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UAE is building capital markets infrastructure for the long-term

By Hamed Ali Published on 06-Feb-2017

Successful capital markets are built by developing sound infrastructure. It’s the glitzy IPOs and exciting market swings that catch the headlines, but to realise the maximum potential of the markets and benefit all stakeholders involved, an integrated infrastructure is needed that connects local participants to the global capital markets network.

In the last few months the UAE has taken two critical steps that expand its infrastructure, which are unique in this region. They confirm the UAE’s regional leadership role in capital markets development and will in due course lead to the kind of upsurge in market activity that will benefit all parties involved locally and regionally.

So, what has changed in the past few months?

First, Nasdaq Dubai opened an equity futures market on in September 2016 that offers investors a new investment choice that includes hedging, short-selling, and leveraging possibilities. The futures market witnessed strong growth during its launch phase as open interest grew by 796% in the first three months and continues to sustain its development.

Then in January 2017, the regulatory framework for central counterparties (CCPs) of the UAE’s Securities and Commodities Authority (SCA), as well as that of the Dubai Financial Services Authority (DFSA), were recognized by the European Commission as equivalent to that of the European Union. This recognition, following a positive assessment by the European Securities and Markets Authority (ESMA), makes the UAE the only country in the Middle East and Arab world to attain such international acceptance.

 

Simply put, CCPs reduce the risk of default that exists in every trade by guaranteeing that both sides of the trade will be honored. The new equivalence of the SCA and DFSA regulatory frameworks encourages participation by overseas firms in UAE markets that operate a CCP.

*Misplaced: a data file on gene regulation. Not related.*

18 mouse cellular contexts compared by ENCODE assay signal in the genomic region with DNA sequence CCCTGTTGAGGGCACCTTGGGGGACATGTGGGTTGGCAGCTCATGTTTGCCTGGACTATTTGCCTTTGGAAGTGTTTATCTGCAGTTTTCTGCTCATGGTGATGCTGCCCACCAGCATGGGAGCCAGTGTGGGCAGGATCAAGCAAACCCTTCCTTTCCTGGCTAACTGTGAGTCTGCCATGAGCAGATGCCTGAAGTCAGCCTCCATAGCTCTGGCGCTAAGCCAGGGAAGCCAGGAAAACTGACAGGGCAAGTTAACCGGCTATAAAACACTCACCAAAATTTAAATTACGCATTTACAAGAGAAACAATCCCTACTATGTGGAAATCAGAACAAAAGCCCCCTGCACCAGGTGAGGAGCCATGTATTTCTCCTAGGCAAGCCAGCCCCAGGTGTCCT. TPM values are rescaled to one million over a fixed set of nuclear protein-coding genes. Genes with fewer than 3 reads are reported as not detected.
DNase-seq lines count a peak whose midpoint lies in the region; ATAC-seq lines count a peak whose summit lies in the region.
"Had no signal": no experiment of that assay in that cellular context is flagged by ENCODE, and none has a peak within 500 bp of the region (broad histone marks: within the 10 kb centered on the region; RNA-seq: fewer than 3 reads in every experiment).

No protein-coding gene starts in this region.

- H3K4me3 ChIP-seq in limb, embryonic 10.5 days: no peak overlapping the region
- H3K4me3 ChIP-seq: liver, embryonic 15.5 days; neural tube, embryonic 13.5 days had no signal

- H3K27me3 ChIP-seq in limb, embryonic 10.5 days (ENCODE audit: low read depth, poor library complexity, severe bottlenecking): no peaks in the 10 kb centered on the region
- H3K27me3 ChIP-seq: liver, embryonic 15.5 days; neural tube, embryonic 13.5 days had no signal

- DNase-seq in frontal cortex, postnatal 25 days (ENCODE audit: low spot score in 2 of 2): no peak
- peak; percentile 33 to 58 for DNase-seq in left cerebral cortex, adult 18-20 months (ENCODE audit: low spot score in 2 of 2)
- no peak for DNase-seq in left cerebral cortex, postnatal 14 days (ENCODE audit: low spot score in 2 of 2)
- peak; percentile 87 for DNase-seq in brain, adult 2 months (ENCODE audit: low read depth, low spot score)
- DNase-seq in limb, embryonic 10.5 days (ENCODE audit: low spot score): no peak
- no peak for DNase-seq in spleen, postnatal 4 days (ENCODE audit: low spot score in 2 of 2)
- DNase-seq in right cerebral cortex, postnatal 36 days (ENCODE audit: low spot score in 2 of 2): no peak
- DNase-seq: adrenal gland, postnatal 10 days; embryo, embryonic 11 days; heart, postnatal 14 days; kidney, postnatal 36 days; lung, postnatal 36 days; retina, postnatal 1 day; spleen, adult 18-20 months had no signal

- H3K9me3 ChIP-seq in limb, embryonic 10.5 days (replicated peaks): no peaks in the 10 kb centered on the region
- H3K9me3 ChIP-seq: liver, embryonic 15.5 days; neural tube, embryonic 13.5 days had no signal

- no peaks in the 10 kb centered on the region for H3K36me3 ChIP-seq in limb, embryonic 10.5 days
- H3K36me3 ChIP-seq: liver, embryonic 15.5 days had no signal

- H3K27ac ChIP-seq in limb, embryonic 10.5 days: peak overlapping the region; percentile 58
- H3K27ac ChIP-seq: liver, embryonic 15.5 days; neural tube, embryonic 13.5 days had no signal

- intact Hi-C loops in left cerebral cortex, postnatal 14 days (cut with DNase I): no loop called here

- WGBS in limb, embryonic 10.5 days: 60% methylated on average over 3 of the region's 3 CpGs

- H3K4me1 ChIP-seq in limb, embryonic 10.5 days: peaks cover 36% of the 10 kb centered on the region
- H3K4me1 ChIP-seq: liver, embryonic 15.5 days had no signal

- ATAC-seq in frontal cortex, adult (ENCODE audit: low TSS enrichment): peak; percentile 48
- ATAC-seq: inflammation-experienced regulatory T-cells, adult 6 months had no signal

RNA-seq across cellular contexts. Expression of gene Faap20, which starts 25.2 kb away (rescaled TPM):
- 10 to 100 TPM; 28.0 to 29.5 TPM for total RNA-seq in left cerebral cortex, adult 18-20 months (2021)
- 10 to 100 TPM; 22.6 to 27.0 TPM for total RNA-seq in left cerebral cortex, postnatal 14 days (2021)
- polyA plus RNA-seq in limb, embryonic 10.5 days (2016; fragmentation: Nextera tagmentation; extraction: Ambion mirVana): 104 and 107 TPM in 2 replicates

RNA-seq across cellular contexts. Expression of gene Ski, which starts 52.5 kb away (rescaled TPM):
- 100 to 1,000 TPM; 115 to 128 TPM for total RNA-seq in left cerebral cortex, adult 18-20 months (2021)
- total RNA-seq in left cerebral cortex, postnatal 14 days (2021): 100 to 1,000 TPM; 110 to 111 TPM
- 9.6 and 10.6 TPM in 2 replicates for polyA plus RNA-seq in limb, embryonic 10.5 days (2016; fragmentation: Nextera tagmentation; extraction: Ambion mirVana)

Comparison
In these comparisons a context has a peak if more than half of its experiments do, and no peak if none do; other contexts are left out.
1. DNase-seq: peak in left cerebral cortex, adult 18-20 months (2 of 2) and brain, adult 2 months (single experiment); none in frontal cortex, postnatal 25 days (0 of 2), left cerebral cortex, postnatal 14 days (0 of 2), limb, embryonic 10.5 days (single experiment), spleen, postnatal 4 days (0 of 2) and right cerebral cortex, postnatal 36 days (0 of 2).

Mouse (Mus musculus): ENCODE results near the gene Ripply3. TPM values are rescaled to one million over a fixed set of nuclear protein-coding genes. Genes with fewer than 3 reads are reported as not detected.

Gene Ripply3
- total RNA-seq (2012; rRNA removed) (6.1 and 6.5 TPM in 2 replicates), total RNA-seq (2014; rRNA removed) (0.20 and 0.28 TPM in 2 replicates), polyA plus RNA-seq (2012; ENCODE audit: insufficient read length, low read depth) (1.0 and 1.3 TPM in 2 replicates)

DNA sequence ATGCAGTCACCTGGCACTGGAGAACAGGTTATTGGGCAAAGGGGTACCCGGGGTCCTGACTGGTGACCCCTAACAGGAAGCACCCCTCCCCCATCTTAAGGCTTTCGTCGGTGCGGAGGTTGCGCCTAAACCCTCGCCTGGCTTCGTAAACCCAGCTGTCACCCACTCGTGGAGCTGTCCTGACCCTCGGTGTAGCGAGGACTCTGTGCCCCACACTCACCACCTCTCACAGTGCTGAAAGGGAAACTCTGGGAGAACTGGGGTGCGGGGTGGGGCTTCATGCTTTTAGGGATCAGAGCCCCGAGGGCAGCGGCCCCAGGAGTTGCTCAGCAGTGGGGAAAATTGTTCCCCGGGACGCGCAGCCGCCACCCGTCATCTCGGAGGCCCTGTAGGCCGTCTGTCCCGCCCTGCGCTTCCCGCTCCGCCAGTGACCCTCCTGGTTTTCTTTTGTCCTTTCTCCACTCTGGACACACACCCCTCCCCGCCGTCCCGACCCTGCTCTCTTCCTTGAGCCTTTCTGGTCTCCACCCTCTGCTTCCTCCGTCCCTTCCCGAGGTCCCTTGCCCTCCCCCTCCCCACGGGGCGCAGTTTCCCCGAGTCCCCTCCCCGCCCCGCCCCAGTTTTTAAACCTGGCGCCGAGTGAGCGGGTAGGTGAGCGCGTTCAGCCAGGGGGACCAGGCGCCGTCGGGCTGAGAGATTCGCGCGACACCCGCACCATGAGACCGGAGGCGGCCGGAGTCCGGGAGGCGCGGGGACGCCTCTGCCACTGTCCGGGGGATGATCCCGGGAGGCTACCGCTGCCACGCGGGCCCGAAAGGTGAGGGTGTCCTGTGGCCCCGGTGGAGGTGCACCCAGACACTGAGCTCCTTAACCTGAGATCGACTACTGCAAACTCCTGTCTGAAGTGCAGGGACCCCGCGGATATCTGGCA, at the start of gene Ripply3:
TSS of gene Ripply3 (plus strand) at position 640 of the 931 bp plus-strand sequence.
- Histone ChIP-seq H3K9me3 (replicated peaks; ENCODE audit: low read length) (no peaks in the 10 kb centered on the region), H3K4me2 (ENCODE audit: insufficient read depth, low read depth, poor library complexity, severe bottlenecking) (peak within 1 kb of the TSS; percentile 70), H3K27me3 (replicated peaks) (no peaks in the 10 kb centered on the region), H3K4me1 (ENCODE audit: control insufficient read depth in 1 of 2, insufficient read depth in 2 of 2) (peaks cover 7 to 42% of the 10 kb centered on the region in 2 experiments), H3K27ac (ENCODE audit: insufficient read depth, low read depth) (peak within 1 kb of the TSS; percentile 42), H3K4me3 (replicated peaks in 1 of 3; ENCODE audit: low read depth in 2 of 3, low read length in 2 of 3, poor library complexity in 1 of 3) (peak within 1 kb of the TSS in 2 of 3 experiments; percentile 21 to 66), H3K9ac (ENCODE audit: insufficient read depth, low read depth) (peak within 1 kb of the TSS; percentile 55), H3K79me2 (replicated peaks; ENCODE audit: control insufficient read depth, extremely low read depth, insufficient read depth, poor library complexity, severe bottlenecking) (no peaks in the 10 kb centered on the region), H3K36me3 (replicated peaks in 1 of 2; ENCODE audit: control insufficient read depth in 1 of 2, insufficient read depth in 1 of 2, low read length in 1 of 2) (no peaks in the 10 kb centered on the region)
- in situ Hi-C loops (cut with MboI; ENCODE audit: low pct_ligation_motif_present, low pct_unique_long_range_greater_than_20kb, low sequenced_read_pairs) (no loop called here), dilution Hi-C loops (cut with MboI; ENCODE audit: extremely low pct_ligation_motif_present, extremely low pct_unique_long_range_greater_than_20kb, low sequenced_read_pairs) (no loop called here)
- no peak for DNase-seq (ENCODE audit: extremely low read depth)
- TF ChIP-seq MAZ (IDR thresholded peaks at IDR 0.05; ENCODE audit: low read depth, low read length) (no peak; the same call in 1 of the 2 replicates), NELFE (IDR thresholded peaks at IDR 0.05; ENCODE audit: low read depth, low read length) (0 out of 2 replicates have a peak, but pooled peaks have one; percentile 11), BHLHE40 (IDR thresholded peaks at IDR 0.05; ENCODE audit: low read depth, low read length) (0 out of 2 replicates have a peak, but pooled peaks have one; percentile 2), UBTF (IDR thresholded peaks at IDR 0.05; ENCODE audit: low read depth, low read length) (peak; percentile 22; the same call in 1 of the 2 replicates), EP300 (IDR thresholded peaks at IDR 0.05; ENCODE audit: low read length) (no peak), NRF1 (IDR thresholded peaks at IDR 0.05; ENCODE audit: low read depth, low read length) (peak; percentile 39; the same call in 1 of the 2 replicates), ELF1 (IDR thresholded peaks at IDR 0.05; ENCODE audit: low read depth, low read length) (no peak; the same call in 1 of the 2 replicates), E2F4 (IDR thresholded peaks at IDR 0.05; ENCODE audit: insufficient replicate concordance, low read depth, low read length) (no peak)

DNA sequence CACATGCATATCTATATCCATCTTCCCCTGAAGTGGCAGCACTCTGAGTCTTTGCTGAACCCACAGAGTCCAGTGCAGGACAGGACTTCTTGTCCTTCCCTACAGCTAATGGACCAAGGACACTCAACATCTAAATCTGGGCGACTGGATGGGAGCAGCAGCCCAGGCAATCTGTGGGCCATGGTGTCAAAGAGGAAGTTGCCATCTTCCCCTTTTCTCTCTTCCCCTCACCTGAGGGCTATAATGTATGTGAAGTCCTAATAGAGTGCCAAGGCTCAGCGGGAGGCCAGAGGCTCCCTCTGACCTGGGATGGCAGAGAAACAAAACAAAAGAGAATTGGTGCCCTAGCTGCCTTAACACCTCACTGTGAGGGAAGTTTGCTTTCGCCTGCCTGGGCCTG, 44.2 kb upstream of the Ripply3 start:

The two CCPs in the UAE are Nasdaq Dubai CCP and Dubai Commodities Clearing Corporation (DCCC), operated by Dubai Gold and Commodities Exchange (DGCX). Dubai Financial Market (DFM) plans to open a CCP in 2019; this will be in a position to benefit from the pioneering work carried out by the established CCPs.

The implications of the recognition of the SCA and DFSA by the European Commission are enormous. It will greatly enhance the UAE’s competitiveness and attractiveness in becoming a regional clearing hub in the medium and long term.

The recognition also promotes cross-border investment, not only from Europe but elsewhere in the world, as a result of lower systemic and regulatory risk in UAE markets.

Participants in Nasdaq Dubai’s futures market will be major beneficiaries of this recognition, as they can invest in a market that is both attractive to international investors and familiar to regional investors. The futures market offers much needed depth and diversification in the regional capital markets. The hedging opportunities that it provides, together with the ability to make gains when share prices are falling as well as rising, will support the further expansion of the underlying equity markets.

Trading in equity derivatives globally rose from 7 billion contracts in 2005 to more than 12 billion in 2015, according to the World Federation of Exchanges. From now on the UAE will be part of this expanding market, backed by clearing infrastructure that has gained an international seal of approval.

In 2017 and beyond, the UAE is set to maintain its leading role in developing the region’s capital markets. Nasdaq Dubai looks forward to increasing its participation in this process, both in product development and regulatory excellence.

About the author

Hamed Ali
Chief Executive Officer, Nasdaq Dubai
Hamed Ali

Mr Ali was appointed Chief Executive Officer in July 2013, after serving as Acting Chief Executive Officer since August 2012. He previously served as Executive Director of Nasdaq Dubai from 2006 to 2008. His experience includes serving as Chief Operating Officer of DIFC Authority and most recently as Executive Director at the Dubai Knowledge & Human Development Authority.

Mr Ali played a key role in the development of the Dubai Strategic Plan 2015 and participated in number of strategy development exercises. These included Nasdaq Dubai’s strategy in 2006 where he had the role of overseeing the implementation of the Market of Markets strategy expanding the exchange’s activities beyond the equity and debt markets into derivatives and other sectors.

Mr Ali holds an Executive MBA from London Business School, a B.Sc. in Applied Computing from Leeds Metropolitan University, and a Master Certificate in Project Management.

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